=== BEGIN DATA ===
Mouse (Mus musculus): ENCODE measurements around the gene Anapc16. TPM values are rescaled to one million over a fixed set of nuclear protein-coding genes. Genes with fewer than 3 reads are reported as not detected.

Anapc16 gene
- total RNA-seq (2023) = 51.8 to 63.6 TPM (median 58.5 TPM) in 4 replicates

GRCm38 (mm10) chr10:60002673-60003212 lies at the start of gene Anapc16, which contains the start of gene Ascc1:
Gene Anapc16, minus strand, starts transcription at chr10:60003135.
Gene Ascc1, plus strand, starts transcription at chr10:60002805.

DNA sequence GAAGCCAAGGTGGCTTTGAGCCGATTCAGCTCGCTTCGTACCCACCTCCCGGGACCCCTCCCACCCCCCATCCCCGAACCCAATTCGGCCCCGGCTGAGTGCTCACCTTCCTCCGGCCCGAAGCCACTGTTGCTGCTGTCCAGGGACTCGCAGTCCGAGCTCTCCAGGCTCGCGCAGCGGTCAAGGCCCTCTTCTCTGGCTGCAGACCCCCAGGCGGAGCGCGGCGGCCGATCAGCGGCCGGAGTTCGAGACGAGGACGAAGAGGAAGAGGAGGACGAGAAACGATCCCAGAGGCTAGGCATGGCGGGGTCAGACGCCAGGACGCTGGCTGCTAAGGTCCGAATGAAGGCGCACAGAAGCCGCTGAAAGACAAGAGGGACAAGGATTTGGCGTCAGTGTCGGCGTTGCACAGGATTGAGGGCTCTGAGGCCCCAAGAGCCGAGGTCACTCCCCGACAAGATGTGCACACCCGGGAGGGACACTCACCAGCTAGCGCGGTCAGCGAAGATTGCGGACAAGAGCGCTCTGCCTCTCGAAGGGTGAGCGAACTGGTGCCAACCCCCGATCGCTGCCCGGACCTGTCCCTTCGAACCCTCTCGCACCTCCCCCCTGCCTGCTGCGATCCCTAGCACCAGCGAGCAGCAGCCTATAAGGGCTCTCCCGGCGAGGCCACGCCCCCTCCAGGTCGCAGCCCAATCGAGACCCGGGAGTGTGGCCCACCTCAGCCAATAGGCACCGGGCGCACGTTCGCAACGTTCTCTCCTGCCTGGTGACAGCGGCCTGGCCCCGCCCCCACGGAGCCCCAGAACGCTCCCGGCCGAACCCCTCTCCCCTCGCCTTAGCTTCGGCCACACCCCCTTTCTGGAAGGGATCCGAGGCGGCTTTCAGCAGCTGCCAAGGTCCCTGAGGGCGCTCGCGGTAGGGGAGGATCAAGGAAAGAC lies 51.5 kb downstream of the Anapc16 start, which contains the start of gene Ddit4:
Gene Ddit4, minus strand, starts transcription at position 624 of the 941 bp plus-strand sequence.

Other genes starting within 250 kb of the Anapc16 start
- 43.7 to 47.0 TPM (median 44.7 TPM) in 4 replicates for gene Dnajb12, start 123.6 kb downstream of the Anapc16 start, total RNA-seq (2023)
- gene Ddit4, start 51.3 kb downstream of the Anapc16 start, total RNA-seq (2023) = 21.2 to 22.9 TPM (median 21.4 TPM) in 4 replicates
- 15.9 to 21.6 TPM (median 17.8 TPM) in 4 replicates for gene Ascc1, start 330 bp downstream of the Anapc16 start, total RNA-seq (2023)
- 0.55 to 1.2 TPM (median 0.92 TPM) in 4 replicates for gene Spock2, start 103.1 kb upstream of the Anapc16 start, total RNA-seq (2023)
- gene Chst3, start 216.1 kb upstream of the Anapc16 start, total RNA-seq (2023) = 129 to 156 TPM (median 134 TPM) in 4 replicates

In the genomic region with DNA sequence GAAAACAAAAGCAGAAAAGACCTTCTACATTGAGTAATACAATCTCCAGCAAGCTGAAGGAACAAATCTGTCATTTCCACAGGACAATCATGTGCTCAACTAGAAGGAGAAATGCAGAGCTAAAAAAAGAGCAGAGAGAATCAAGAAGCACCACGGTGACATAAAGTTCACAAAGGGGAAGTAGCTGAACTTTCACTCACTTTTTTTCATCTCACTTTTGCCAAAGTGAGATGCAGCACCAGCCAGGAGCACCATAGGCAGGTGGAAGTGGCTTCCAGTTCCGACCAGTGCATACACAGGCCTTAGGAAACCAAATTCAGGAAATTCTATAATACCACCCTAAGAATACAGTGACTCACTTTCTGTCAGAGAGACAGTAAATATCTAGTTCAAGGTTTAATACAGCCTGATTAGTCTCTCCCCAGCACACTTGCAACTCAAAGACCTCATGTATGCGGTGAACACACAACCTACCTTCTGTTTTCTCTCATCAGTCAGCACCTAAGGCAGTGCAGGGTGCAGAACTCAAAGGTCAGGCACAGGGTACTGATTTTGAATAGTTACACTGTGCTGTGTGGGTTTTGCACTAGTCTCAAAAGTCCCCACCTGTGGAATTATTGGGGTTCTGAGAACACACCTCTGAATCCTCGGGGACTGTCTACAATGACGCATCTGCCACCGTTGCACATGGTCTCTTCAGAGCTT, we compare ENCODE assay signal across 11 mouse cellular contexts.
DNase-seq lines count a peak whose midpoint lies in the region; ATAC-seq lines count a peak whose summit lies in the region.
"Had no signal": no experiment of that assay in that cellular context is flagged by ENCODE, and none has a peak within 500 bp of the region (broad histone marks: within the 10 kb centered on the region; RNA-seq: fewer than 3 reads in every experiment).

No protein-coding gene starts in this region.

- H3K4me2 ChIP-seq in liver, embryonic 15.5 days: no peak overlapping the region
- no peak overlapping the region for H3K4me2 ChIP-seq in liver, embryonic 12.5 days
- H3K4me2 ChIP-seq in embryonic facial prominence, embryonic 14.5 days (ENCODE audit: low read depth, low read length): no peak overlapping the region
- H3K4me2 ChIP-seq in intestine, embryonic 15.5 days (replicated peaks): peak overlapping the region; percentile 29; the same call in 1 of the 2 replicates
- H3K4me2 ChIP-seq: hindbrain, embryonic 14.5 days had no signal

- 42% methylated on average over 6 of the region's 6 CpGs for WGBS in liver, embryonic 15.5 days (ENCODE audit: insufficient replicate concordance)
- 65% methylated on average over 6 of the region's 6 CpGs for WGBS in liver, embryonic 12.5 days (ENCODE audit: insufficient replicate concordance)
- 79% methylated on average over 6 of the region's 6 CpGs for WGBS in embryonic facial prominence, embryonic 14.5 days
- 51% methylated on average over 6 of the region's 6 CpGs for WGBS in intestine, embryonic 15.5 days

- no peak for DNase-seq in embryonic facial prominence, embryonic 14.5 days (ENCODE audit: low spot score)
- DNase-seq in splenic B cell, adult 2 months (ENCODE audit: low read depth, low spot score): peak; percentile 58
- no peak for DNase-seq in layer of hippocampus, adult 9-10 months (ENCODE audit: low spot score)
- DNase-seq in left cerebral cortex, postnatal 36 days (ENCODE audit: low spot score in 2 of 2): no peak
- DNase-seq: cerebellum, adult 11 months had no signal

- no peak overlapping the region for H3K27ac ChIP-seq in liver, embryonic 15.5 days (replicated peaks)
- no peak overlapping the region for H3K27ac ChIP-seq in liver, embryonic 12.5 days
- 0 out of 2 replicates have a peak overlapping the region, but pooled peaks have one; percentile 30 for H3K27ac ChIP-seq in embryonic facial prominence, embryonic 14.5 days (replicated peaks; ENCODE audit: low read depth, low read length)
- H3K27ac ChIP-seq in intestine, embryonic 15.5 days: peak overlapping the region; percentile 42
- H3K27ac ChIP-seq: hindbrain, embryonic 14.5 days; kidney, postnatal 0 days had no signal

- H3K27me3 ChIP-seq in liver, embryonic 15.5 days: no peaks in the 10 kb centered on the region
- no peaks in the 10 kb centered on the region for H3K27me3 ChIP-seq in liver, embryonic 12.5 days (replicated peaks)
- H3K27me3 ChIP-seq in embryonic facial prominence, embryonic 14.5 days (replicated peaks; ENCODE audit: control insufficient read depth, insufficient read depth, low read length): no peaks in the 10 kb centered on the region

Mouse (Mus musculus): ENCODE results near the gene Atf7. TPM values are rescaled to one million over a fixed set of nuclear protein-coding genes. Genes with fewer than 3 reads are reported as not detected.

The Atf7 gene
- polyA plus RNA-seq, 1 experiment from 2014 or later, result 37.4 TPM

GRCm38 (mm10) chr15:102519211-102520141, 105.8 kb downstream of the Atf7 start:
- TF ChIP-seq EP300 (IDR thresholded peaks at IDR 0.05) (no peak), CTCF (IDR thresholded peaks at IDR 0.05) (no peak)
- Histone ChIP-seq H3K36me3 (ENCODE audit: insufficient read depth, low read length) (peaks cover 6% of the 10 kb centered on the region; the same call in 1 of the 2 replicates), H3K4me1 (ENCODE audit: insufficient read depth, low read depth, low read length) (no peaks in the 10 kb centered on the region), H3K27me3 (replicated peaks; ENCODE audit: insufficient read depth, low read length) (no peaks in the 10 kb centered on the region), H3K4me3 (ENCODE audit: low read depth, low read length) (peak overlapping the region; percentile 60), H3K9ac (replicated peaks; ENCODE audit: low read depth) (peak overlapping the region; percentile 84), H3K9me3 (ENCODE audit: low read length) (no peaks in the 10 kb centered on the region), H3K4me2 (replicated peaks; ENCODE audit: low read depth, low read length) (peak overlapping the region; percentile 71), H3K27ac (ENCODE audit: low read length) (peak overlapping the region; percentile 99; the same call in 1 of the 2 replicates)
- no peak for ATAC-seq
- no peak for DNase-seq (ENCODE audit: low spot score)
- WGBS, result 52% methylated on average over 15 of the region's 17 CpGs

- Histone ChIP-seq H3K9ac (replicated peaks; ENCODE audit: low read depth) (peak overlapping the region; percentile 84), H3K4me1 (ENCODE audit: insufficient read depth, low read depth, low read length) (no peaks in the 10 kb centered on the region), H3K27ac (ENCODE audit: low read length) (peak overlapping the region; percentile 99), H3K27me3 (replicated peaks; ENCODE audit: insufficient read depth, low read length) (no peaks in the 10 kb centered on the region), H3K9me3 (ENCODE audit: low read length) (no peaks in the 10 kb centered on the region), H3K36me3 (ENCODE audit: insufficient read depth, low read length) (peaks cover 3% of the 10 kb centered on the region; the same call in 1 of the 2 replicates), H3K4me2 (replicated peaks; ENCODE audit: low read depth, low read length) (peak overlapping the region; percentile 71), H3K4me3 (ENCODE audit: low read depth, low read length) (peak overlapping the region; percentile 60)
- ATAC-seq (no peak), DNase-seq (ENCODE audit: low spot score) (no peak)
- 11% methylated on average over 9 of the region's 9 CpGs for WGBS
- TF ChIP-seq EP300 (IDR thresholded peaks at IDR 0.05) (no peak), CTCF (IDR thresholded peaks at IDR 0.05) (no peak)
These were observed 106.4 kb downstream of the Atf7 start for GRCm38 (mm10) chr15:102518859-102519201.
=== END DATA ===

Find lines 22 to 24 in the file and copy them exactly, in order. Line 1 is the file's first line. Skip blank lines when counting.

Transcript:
- H3K4me2 ChIP-seq in intestine, embryonic 15.5 days (replicated peaks): peak overlapping the region; percentile 29; the same call in 1 of the 2 replicates
- H3K4me2 ChIP-seq: hindbrain, embryonic 14.5 days had no signal

- 42% methylated on average over 6 of the region's 6 CpGs for WGBS in liver, embryonic 15.5 days (ENCODE audit: insufficient replicate concordance)